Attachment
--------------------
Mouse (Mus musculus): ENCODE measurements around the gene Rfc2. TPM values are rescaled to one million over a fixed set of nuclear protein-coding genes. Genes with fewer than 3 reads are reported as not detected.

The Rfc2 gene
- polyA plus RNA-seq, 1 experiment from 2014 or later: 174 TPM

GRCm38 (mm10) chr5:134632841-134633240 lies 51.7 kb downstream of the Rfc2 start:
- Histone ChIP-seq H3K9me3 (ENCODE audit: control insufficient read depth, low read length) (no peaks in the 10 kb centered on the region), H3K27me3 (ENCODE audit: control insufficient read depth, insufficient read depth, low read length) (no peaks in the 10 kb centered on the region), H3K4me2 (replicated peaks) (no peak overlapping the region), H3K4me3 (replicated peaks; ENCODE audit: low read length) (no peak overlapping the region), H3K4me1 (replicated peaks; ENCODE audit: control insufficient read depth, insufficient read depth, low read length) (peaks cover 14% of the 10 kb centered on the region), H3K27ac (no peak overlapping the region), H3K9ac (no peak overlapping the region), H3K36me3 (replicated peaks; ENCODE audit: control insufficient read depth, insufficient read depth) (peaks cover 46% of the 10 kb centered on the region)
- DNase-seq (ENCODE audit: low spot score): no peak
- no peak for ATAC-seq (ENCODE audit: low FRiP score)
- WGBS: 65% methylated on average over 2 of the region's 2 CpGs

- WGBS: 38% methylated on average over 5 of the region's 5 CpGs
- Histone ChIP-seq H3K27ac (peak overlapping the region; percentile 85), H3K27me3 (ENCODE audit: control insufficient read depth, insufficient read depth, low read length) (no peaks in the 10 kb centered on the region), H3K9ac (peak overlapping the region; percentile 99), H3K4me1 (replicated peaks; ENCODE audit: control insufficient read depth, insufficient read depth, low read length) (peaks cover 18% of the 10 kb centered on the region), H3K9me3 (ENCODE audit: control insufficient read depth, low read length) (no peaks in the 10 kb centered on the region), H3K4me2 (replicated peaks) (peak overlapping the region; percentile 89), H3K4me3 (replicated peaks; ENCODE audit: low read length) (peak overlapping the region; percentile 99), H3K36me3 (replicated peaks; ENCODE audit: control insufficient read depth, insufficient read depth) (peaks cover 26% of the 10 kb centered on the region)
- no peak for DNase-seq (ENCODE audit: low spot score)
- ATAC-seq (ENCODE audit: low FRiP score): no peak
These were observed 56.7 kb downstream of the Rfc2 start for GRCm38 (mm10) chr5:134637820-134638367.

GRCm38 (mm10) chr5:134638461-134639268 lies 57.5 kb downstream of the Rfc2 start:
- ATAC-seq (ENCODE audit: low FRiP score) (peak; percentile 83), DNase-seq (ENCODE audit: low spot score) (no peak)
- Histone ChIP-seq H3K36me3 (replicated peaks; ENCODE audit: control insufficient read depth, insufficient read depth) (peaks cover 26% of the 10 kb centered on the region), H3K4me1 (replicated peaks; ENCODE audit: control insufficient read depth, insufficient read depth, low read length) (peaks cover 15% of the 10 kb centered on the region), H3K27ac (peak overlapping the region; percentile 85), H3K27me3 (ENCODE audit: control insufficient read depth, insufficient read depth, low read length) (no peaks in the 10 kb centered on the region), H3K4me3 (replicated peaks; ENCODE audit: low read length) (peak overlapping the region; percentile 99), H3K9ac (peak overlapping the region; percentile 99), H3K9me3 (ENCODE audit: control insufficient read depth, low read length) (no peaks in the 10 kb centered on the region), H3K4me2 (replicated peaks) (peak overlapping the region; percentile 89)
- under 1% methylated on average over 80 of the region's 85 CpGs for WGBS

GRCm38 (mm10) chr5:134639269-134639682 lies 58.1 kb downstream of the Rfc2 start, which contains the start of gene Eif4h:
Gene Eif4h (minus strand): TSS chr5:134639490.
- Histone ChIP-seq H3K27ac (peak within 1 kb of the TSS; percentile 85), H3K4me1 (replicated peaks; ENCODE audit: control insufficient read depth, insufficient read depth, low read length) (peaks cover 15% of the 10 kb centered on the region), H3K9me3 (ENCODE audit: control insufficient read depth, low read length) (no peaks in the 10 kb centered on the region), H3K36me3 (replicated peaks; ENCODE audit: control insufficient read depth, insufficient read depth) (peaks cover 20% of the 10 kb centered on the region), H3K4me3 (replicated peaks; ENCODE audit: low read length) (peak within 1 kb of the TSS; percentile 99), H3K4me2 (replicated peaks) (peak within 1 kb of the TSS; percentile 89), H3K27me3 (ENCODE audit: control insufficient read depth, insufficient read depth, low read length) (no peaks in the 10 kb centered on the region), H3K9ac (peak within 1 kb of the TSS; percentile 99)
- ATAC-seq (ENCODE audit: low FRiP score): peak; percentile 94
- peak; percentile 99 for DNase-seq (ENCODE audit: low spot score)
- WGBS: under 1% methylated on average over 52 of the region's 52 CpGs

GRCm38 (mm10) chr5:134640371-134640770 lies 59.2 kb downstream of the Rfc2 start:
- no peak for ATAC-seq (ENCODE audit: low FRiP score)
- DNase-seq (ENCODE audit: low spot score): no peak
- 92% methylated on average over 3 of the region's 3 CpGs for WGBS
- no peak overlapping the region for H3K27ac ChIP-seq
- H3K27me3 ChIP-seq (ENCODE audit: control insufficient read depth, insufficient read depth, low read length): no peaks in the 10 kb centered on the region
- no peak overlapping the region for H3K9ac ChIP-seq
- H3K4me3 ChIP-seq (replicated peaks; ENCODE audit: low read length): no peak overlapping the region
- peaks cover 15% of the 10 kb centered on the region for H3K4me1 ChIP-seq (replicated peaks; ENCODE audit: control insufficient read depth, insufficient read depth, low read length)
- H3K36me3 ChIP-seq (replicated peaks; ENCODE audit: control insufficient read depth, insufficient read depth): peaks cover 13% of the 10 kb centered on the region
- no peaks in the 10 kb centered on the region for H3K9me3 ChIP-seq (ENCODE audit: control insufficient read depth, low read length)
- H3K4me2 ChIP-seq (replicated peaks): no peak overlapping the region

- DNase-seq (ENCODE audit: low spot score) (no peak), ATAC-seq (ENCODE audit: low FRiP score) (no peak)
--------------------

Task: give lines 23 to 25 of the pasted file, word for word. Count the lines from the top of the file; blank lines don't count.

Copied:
- WGBS: under 1% methylated on average over 52 of the region's 52 CpGs

GRCm38 (mm10) chr5:134640371-134640770 lies 59.2 kb downstream of the Rfc2 start:
- no peak for ATAC-seq (ENCODE audit: low FRiP score)